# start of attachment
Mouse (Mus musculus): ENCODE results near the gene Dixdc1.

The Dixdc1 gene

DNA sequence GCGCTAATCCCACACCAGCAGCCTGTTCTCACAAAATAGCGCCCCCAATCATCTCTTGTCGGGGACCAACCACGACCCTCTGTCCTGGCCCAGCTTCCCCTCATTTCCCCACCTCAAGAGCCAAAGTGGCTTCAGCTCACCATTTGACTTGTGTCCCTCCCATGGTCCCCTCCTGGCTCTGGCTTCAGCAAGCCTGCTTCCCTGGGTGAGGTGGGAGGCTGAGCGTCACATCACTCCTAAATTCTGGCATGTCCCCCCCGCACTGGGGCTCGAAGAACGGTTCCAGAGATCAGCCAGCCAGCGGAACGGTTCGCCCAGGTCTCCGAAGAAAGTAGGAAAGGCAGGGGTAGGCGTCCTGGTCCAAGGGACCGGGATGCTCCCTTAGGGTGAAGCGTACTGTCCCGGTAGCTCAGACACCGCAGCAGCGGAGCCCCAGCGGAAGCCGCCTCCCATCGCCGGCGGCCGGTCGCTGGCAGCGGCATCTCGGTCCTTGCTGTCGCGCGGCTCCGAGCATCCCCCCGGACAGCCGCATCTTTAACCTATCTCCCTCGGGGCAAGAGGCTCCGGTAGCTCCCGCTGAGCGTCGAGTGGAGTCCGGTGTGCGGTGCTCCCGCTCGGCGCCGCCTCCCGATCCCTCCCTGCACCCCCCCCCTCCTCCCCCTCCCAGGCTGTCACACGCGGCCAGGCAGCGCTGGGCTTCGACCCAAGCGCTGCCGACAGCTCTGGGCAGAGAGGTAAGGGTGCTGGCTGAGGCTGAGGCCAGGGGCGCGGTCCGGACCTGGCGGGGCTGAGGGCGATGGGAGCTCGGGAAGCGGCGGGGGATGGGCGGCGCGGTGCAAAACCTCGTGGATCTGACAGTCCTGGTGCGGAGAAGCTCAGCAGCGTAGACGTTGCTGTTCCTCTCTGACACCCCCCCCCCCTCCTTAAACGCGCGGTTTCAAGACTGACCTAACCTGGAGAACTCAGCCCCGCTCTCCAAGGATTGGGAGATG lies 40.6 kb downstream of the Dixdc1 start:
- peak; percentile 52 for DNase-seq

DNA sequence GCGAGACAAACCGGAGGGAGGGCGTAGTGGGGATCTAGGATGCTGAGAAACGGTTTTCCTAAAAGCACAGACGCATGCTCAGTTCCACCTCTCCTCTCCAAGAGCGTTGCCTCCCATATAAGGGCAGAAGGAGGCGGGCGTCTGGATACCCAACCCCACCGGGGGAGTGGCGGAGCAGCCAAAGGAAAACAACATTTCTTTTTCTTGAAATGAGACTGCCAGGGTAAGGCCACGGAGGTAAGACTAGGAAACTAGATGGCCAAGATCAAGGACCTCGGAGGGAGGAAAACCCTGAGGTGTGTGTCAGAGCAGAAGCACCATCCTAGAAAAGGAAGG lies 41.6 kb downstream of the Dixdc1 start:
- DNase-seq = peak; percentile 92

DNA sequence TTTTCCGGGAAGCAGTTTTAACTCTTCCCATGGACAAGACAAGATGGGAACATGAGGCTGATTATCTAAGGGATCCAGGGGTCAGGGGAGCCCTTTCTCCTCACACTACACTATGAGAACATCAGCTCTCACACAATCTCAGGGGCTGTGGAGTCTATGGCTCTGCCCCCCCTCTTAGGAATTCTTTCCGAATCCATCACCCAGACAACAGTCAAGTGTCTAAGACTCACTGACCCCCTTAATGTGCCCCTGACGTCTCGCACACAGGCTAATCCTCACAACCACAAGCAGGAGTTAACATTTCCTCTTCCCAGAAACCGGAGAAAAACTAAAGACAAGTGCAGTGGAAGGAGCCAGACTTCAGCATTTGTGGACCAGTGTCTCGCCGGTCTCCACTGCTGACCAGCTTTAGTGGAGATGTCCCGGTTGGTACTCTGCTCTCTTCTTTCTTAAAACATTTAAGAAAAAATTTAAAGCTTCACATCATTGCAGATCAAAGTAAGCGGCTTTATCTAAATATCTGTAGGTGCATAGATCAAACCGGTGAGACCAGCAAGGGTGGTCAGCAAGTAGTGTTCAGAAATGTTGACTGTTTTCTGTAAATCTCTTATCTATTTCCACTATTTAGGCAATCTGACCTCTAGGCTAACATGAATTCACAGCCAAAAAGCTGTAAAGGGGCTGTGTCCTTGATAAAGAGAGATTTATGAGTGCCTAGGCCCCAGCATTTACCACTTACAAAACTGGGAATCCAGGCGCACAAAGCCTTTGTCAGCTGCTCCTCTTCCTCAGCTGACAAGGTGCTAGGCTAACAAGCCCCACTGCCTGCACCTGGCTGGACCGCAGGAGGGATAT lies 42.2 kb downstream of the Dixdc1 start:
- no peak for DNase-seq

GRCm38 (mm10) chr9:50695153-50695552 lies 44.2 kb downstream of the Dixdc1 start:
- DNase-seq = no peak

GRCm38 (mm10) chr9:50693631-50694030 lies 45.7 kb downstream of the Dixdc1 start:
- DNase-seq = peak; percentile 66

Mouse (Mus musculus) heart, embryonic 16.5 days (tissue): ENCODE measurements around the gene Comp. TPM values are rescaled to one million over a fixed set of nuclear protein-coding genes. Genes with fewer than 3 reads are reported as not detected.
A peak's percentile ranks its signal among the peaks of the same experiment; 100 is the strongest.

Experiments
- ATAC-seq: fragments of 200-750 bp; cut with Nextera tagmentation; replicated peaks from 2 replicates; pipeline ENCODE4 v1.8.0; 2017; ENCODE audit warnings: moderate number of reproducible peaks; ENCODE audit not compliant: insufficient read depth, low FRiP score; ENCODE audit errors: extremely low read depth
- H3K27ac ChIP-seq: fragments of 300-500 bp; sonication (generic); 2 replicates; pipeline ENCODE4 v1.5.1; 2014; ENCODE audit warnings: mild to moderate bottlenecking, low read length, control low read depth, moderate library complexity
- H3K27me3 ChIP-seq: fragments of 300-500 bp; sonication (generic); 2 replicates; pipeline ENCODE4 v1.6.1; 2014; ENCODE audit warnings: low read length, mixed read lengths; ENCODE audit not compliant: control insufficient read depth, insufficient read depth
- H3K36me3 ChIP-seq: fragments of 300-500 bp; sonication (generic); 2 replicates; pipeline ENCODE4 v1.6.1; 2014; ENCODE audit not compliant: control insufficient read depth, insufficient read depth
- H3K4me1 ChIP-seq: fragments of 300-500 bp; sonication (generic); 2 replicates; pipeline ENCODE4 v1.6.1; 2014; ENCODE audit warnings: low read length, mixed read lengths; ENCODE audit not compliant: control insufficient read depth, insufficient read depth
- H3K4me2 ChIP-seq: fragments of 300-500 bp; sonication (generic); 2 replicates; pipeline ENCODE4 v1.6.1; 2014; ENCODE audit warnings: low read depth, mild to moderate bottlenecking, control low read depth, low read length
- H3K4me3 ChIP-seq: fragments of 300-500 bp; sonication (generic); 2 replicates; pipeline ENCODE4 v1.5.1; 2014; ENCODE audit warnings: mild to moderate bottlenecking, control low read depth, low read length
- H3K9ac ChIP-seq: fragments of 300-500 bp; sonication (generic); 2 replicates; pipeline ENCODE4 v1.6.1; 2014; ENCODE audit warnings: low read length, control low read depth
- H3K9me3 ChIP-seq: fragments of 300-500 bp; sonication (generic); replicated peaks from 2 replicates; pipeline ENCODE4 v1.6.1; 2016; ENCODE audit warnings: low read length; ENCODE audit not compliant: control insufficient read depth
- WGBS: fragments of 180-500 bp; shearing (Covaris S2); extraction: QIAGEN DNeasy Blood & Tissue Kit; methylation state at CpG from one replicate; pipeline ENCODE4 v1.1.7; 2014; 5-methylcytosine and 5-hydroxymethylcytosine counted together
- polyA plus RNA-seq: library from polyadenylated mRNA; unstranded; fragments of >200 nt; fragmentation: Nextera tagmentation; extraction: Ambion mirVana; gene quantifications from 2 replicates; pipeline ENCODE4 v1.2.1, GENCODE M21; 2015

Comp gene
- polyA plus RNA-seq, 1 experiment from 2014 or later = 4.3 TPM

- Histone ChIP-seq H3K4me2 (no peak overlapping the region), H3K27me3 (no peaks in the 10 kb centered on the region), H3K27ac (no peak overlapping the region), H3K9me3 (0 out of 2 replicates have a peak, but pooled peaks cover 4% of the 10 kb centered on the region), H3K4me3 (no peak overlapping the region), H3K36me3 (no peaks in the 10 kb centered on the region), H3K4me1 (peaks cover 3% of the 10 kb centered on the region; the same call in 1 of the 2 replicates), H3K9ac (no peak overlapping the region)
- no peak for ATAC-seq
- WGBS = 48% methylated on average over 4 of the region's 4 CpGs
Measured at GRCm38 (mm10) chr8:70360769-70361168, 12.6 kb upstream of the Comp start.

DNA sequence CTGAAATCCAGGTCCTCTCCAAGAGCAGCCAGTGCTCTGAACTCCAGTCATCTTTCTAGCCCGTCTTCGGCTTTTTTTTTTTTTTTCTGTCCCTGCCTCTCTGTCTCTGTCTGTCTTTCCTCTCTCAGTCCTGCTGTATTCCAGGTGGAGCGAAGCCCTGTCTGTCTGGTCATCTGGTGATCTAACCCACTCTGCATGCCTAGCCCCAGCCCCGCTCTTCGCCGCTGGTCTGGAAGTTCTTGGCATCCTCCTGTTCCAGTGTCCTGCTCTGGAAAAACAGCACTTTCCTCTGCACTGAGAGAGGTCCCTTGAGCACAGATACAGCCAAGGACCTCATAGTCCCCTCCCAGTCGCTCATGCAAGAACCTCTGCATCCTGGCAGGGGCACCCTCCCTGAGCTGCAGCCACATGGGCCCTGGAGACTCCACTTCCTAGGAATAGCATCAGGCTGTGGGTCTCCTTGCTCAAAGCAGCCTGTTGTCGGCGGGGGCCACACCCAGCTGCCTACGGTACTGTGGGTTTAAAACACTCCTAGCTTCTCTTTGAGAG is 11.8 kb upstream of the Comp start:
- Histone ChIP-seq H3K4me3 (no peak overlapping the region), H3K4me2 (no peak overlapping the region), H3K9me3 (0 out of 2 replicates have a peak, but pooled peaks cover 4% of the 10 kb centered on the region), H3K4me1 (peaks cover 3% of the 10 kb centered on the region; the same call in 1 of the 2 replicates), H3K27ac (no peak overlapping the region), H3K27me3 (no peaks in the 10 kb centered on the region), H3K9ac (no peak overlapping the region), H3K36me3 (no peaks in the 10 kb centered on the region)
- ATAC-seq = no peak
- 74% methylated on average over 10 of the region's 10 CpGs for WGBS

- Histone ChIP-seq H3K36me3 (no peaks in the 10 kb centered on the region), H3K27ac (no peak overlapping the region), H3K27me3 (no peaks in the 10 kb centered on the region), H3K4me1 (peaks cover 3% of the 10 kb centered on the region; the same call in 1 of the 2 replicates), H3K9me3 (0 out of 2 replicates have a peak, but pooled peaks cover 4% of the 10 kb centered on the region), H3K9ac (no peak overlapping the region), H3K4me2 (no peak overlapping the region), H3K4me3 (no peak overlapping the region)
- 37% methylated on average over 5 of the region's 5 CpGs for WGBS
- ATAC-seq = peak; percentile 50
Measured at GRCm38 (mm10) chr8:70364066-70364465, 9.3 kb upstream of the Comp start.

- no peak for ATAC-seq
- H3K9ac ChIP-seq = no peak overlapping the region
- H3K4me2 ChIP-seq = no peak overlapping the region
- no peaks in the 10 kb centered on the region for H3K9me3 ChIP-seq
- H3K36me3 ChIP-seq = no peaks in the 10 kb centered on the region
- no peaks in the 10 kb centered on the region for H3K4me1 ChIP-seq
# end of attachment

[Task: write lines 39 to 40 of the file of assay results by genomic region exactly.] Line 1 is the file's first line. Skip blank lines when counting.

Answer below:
- ATAC-seq = peak; percentile 50
Measured at GRCm38 (mm10) chr8:70364066-70364465, 9.3 kb upstream of the Comp start.